St. Petersburg’s Beach Drive promenade is aglow with holiday décor, and no place is more beautiful than the Cassis American Brasserie.
There are the requisite trees with seasonal ribbons and tiny white lights, but there’s also a line of large square umbrellas that, by their adjacent placement, create a long canopy now washed with red and green floodlights. The handsome interior space is alive as well with paper luminary stars on every available hanging fixture. What a beautiful celebration of this festive season.
Executive chef Jeremy Duclut’s menu springs from French stalwarts like onion soup, escargot and steak frites, but also reflects the American cultural mosaic’s mashup with Gulf Coast bounty. The menu isn’t large, but it includes everything from grouper tacos to curried lentils to tortellini carbonara. And there’s also a series of plats du jour from snow crabs to lamb chops. Much like the dinner menu, the wine list is limited but carefully conceived. The wines by the glass include both new world and old world selections and food-friendly varietals/styles like Riesling and rosé that often go missing in lists this size; more restaurants should take note.
My first taste is their traditional French onion soup with a Gruyere gratinée. Unfortunately, the crouton underneath is actually in pieces and ends up a gloppy mess in the generic lukewarm broth even though the ramekin is hot-hot-hot. Odd. The lightly dressed baby spinach salad is lovely. Earthy roasted beets, candied walnuts, crumbled goat cheese, and fresh strawberries combine with the greens in a lively mix of flavors and textures.
Parmesan-crusted baked Brie with caramelized apples comes with crostini that are actually small, lightly toasted soft white Pullman loaf slices. Despite the lack of crispness, it’s okay with the dish, which is more accurately about the apples than the cheese. The large chunks of fruit are sweet and soft with little caramelization and topped with very thin slices of Brie and no Parmesan crust in sight. That said, there’s plenty of flavor to go around.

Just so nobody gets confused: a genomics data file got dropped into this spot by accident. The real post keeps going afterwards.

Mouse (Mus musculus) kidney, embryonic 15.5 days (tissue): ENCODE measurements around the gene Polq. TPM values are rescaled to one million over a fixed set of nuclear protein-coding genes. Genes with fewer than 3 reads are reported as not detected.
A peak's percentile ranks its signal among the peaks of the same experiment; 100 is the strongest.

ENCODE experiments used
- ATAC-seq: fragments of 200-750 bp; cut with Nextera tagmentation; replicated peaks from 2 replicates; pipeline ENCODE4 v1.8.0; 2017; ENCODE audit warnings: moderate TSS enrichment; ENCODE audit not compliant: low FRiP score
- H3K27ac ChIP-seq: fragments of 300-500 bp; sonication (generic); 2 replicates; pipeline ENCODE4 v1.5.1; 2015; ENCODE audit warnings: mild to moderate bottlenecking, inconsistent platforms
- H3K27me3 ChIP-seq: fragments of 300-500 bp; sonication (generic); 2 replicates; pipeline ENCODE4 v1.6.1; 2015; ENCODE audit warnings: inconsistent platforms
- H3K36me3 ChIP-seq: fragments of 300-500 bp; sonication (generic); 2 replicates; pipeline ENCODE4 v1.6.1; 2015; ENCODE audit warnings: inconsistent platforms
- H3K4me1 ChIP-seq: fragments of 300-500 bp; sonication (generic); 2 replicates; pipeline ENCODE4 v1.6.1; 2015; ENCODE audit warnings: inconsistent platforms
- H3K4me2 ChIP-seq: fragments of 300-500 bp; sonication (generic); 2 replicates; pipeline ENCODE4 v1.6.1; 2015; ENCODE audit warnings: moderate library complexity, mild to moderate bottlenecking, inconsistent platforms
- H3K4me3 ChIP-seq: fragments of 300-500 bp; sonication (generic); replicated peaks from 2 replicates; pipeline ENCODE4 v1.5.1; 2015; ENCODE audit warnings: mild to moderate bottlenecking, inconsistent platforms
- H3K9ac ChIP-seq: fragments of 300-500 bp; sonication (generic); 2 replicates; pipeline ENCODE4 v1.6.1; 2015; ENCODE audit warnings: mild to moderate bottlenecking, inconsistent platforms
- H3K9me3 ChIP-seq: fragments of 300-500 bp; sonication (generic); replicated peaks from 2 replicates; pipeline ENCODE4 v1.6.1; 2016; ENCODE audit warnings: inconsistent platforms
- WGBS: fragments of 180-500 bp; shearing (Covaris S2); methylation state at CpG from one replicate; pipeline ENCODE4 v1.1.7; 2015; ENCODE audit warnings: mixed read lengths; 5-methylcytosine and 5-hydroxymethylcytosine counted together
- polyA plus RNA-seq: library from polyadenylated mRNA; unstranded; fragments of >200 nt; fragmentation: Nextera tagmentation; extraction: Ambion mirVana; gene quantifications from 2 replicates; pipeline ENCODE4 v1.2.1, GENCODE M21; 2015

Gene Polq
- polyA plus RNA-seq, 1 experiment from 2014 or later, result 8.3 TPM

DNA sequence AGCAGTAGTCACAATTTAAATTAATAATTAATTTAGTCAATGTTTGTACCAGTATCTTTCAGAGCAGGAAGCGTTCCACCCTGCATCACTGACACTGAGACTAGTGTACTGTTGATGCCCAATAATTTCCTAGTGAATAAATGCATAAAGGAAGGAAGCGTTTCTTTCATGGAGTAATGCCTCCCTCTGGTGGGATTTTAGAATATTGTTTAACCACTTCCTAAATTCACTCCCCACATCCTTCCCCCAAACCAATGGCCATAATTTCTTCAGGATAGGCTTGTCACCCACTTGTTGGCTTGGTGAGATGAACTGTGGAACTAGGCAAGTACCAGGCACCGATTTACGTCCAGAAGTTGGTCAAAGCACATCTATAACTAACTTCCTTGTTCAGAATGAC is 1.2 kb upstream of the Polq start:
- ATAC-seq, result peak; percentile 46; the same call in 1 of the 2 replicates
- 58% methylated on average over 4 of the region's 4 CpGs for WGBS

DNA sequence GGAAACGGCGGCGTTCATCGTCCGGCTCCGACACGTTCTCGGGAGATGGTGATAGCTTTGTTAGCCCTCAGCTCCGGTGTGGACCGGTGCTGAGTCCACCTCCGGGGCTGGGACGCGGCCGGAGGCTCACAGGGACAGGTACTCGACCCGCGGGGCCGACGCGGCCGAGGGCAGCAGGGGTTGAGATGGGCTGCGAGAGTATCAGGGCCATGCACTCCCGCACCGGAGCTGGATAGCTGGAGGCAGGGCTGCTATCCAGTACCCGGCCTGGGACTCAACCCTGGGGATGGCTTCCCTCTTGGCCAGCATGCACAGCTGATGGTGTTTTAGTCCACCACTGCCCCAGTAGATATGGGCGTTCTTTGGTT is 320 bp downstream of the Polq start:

The meaty, but flaky, herb-crusted trigger fish features a light nouvelle cuisine sauce vierge of olive oil, lemon juice, chopped tomato and basil. Unfortunately, the fish arrives lukewarm. The prime pork strip steak au poivre is warmer and full of peppery flavor, but cooked longer than is optimal for this fine piece of prime pork.
The mixed grill includes tender duck confit and a huge, juicy chunk of spicy andouille sausage. But a small beefsteak with beautiful grill marks, and two ribs from a rack of lamb are, sadly, also cooked well beyond the medium rare that was ordered and they’re served in an odd red wine sauce that lacks acidity and tastes more like something from an envelope that does the meat no favors.
The accompanying starches and vegetables reflect attention to detail and are uniformly appetizing, from the creamy goat cheese polenta to the ratatouille, which avoids the pitfalls of being too herbal or being cooked into goo. Veggies retain their shape and the herbs, rather than being overwhelmed, complement flavors.
If you've ever watched 3-star chef Gordon Ramsay's popular cooking show Hell's Kitchen, you know that a whole team of line chefs is responsible for assuring that your ticket comes to the table cooked to order, hot and properly garnished. Unfortunately, on my visit to Cassis, someone in the kitchen was asleep on his or her feet; too many dishes escaped the kitchen lukewarm or overcooked on this visit.
A major focus of the dessert menu is a series of parfait-like ice cream specialties. The full spectrum of individual sorbet and ice cream flavors from blood orange to rum raisin (or even Cassis) are available at the adjacent Cassis bakery where pastry chef Daniel Delort presents a wide range of beautiful pastries and cakes not on the menu.
The crème brûlée is a mixed bag. It presents beautifully, in a fluted white porcelain oval with dark caramelized sugar and a beautiful fresh berry garnish. The thick cracklingly crisp crust is as perfect as any crème brûlée I can remember. That’s why the Tahitian vanilla bean custard underneath is so maddeningly disappointing; it has zero flavor. The custard is creamy enough but it is neither sweet nor vanilla. I kept going back to the wonderful glass-like topping, only to return to the custard thinking that surely I must be mistaken.
Sadly, it seems that the sugar and vanilla bean ran off and got hitched in another dessert.
I’m happy to report that the chocolate croissant bread pudding is simply delicious and delivers exactly what it promises, but it too could be warmer. The accompanying maple walnut ice cream is full of flavor, but competes rather than complements. Perhaps Cassis should try a simple, rich vanilla — that is, after the sugar and the bean return to the kitchen from their honeymoon elsewhere.
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